The linear FPE describing the full network is given by equation (8). It is well known that with every FPE one can associate a set of Langevin equations (stochastic differential equations)

The set of coupled Langevin equations equivalent to equation (8) are

Note that the time-dependence of the matrices in the above equations comes from that of the macroscopic concentrations of fast and slow species. Now say that we impose timescale separation conditions, i.e., the correlation time of fast fluctuations, _{
f
}, is much smaller than the correlation time of slow fluctuations, _{
s
}. We wish to obtain a reduced description for the fast fluctuations, i.e., for equation (39), on timescales larger than _{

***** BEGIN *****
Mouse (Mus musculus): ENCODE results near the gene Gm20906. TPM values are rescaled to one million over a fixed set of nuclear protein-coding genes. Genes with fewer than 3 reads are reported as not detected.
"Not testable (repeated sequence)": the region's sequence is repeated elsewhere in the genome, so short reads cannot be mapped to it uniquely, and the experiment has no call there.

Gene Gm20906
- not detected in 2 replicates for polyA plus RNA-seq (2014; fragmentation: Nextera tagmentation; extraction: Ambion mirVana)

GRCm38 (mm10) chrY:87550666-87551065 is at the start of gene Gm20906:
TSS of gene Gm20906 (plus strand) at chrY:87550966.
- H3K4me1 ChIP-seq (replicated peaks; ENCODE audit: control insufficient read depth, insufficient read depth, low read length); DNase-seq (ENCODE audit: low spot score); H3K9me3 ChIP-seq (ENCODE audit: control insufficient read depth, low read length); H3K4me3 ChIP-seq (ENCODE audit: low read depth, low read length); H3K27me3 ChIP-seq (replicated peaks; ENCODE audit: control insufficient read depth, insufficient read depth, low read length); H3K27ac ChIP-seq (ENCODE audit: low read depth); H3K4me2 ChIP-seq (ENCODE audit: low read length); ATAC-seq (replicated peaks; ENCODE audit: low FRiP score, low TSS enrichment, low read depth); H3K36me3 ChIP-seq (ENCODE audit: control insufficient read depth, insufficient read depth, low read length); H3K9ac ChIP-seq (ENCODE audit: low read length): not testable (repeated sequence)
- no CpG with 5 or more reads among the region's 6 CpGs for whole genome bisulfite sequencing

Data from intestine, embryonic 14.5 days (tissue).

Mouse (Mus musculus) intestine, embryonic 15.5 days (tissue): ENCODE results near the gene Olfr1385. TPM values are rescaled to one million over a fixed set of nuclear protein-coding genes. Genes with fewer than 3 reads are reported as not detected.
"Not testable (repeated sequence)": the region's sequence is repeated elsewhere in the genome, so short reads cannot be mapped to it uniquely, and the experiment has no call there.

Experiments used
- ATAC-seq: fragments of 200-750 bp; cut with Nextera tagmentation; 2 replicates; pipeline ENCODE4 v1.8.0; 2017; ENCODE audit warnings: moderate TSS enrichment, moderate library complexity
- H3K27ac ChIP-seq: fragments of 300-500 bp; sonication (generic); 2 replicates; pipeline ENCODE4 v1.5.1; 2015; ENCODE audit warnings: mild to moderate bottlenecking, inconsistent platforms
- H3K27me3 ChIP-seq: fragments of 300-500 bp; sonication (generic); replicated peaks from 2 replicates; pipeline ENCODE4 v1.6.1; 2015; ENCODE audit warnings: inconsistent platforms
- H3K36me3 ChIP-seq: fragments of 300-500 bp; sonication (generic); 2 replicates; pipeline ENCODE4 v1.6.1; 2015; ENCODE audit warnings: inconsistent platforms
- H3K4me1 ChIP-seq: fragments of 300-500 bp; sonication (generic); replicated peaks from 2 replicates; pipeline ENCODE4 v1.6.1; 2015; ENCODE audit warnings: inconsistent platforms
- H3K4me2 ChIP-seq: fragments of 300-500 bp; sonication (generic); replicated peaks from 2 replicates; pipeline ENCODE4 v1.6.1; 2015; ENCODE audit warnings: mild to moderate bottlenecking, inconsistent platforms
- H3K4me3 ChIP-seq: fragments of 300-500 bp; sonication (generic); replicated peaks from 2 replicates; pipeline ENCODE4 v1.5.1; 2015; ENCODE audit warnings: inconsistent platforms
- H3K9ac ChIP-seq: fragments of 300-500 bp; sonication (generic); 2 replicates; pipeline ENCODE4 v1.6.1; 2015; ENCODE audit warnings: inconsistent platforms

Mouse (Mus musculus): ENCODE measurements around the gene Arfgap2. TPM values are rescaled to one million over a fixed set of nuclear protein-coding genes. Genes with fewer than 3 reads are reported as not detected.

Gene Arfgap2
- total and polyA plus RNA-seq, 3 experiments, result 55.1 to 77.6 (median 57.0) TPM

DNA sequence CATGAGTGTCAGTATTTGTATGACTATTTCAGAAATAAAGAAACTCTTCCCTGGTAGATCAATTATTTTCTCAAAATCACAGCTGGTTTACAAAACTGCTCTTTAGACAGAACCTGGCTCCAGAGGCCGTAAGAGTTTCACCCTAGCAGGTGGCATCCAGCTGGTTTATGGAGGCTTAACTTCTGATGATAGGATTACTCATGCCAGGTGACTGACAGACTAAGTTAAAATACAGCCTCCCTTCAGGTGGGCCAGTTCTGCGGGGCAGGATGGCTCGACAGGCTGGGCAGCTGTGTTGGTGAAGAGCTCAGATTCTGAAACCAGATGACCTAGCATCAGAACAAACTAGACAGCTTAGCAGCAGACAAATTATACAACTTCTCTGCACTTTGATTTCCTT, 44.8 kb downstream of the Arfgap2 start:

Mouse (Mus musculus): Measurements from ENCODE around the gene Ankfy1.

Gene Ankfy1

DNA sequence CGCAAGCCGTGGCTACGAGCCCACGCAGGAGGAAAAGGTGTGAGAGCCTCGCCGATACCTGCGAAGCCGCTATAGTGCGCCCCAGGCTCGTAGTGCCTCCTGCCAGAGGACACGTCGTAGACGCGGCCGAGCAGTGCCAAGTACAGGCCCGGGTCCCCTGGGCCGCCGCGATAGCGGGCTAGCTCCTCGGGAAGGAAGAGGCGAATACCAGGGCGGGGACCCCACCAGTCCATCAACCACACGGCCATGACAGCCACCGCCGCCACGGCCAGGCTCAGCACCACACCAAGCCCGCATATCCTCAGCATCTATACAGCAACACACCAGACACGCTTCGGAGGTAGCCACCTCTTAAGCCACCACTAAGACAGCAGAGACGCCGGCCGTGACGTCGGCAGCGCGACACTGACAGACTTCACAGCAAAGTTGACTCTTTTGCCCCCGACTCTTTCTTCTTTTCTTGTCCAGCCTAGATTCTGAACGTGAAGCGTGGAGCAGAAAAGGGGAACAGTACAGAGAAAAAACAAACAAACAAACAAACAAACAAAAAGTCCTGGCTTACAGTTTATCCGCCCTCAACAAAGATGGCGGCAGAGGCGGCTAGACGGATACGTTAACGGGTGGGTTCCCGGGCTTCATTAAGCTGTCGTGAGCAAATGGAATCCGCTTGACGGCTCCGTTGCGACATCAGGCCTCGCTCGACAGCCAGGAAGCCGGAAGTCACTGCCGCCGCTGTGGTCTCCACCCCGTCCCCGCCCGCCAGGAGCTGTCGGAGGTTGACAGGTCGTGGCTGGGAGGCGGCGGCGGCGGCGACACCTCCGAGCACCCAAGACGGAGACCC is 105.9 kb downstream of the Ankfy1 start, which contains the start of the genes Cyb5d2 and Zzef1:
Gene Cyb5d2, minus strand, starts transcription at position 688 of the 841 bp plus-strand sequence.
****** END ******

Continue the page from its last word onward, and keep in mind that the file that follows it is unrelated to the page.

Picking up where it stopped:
f
} but much smaller than _{
s
}. On such timescales, transients in the macroscopic concentrations of fast species have decayed, a quasi-steady-state is achieved and by the deterministic QSSA, we know that the fast-species concentrations can be expressed in terms of those of the slow-species concentrations. Now the latter concentrations vary very slowly over timescales much smaller than _{
s
}implying that for all intents and purposes they can be considered constant. Hence the matrices in equation (39) can be considered time-independent. It then follows that the solution to the latter equation is approximately given by

where we have put
_{0}→−

where

- I

Since we are interested in a description on timescales larger than _{
f
}, i.e., for fluctuations of frequency

Taking the inverse Fourier transform of the above equation and substituting in equation (40) we obtain